To Protect and Observe: A History

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Today’s viral videos of police abuse have a long political lineage. But what if one of the oldest tools of copwatching is now taken away?

Ron Wilkins takes us back to 1966, in the wake of the Watts uprising, in which he joined an early cop watch program -- one that would inspire the likes of the Black Panther Party for Self-Defense.

Then, reporter Jenny Casas introduces us to journalists and activists who have been using police scanners for decades to peek inside the infamously closed world of police departments. Many departments are now trying to end the practice. Special thanks to Andy Lanset and KQED for the archival tape.

And transformative justice organizer Ejeris Dixon, who is the Founding Director of Vision Change Win and editor of Beyond Survival: Strategies and Stories from the Transformative Justice Movement, joins Kai to take calls about how communities can keep themselves safe without - and from - police intervention.

Companion listening for this episode:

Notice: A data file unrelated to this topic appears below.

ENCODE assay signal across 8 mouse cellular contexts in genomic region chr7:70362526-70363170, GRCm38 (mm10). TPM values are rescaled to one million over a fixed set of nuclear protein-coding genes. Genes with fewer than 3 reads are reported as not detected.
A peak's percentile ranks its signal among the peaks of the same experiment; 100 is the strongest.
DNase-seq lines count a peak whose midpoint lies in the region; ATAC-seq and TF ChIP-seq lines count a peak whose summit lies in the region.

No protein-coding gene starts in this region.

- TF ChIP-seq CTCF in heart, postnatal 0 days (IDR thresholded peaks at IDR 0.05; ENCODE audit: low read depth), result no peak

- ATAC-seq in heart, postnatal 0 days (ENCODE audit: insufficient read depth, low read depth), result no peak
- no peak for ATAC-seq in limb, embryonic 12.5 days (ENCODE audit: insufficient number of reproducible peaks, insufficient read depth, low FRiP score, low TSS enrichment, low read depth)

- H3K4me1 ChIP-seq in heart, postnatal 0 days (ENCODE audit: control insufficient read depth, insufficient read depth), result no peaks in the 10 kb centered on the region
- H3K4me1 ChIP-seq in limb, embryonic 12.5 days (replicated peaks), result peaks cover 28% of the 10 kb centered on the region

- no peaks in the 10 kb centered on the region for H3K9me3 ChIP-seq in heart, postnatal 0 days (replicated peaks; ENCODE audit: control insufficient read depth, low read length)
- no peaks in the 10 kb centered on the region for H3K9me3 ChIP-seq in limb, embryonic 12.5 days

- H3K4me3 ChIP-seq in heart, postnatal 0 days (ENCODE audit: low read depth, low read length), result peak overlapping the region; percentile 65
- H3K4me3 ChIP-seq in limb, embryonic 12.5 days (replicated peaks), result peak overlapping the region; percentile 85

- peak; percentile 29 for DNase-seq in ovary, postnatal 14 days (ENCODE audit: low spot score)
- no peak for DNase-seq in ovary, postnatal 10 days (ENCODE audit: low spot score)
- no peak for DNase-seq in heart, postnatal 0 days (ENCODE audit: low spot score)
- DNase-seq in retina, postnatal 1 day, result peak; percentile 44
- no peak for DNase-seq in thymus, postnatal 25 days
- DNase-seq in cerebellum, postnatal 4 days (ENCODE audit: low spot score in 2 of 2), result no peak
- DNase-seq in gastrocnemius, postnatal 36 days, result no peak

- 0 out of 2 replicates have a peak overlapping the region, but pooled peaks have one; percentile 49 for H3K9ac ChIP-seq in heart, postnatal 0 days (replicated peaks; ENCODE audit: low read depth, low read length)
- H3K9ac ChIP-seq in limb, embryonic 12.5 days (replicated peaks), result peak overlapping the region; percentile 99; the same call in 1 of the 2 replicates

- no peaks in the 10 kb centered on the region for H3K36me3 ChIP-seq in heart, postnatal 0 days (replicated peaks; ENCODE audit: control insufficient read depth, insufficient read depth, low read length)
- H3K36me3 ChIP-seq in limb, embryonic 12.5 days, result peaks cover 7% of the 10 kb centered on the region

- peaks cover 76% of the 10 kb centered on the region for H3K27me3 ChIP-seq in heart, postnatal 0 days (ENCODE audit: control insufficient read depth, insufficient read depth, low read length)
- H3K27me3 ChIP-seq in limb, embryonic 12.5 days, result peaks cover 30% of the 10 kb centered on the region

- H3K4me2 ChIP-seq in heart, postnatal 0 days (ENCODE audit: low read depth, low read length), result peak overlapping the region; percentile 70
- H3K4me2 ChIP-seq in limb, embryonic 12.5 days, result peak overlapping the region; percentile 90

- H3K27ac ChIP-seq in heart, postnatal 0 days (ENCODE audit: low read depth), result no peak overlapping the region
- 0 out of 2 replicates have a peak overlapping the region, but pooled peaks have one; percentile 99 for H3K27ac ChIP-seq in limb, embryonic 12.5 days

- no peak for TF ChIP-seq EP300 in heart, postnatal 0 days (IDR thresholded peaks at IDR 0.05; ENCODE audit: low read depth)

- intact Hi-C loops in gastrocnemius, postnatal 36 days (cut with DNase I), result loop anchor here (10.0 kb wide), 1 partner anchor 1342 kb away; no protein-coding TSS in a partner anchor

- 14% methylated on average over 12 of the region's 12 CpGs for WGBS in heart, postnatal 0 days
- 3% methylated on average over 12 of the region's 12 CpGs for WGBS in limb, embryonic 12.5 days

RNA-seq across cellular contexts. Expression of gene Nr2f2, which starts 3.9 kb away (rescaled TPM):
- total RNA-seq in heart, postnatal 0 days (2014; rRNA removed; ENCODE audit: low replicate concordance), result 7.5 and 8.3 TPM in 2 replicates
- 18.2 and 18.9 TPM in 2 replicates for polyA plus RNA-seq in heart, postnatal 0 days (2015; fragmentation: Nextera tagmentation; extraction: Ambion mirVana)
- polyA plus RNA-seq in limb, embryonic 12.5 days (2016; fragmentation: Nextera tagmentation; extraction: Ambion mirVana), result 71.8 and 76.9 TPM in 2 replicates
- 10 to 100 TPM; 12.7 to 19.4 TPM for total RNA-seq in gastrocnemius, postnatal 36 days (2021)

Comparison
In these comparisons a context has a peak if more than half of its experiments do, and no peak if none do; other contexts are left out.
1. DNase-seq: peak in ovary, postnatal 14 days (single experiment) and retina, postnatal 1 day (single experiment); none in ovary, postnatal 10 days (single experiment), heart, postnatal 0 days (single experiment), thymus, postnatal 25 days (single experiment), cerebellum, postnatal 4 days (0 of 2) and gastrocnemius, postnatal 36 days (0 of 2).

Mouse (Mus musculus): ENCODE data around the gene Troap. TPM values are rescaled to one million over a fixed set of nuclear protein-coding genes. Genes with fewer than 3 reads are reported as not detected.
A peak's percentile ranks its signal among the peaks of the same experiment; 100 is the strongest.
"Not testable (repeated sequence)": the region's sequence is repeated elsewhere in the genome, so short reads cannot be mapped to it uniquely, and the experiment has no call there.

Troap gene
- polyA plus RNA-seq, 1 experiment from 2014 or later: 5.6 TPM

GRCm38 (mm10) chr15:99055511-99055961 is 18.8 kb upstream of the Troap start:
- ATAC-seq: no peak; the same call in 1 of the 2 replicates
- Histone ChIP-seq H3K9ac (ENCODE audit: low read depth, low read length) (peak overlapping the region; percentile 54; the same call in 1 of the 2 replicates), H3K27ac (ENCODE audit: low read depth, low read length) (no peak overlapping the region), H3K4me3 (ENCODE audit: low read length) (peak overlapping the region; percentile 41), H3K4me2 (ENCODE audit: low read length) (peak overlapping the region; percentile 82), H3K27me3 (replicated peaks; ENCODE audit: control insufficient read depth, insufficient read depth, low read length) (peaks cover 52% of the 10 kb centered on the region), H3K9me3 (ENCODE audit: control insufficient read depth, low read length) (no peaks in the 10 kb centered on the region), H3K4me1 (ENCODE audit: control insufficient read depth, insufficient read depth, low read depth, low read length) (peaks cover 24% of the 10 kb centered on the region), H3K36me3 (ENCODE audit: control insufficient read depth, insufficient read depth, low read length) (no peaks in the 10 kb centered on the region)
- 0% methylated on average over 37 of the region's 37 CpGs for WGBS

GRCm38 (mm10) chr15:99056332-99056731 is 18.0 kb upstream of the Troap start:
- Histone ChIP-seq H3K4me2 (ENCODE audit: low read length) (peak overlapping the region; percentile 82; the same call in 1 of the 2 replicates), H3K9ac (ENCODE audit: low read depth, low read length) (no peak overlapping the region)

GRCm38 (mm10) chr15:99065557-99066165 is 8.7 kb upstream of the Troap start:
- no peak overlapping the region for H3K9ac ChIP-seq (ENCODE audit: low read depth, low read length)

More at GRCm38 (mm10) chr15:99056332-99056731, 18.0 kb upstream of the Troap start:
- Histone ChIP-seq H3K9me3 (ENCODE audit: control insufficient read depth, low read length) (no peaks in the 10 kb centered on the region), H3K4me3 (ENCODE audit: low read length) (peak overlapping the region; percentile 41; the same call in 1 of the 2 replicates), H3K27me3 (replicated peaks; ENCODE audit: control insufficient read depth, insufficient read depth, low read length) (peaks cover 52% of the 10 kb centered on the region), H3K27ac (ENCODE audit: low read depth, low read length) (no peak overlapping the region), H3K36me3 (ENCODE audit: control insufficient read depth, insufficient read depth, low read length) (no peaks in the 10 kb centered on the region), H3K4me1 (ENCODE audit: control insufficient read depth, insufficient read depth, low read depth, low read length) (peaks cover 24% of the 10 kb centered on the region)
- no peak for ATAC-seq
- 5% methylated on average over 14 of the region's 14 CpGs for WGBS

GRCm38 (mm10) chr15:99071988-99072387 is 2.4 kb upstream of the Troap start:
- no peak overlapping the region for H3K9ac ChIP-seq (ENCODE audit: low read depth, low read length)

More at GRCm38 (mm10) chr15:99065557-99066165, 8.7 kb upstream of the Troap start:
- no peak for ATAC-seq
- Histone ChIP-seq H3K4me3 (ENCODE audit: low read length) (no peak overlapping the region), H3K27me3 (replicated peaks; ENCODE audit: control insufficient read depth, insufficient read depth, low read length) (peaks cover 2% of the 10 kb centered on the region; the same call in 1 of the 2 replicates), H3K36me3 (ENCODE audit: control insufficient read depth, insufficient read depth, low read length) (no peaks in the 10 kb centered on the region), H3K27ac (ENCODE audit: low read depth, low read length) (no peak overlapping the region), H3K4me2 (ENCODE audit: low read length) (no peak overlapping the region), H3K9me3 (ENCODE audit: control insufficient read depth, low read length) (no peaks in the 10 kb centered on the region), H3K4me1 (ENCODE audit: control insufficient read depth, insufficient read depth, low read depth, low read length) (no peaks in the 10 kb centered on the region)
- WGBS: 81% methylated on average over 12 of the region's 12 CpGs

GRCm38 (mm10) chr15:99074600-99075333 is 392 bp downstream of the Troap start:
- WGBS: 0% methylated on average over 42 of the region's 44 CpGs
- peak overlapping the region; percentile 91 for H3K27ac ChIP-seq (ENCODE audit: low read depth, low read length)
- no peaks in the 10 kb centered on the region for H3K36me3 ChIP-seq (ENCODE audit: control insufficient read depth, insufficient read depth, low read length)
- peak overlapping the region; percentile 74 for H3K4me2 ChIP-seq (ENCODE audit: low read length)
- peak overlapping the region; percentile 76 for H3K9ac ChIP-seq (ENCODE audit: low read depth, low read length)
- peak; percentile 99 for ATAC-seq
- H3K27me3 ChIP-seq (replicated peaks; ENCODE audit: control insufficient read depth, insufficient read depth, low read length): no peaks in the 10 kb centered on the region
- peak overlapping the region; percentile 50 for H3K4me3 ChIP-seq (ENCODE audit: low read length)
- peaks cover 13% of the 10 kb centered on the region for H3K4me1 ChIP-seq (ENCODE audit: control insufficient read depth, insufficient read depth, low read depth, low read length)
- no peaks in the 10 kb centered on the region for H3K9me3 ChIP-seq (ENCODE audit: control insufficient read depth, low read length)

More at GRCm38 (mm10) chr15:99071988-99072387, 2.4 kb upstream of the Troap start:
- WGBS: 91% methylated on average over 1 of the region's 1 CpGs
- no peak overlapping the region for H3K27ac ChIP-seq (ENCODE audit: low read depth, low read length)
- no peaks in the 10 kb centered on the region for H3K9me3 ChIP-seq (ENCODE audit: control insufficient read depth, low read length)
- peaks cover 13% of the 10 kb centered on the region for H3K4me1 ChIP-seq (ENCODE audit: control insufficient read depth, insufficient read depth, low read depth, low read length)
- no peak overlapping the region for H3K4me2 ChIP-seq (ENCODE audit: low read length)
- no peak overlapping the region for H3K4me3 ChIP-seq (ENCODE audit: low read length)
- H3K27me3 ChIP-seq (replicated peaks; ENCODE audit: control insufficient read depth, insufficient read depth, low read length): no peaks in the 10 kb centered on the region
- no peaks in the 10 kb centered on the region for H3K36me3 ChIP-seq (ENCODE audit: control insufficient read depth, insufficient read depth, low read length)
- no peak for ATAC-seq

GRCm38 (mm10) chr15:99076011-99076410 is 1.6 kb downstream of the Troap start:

Do We Need the Police at All? (April 26, 2021)

The answer isn’t simple, but it’s time to ask. Listeners weigh in with stories of their own efforts to solve problems with and without cops.

Collective Loss, Collective Care (March 15, 2021)

We’re looking back at a year with Covid-19 to reflect on our tremendous losses and the remarkable ways communities have come together to take care of themselves.

“The United States of Anxiety” airs live on Sunday evenings at 6pm ET. The podcast episodes are lightly edited from our live broadcasts. To catch all the action, tune into the show on Sunday nights via the stream on WNYC.org/anxiety or tell your smart speakers to play WNYC.

We want to hear from you! Connect with us on Twitter @WNYC using the hashtag #USofAnxiety or email us at anxiety@wnyc.org.

145 episodes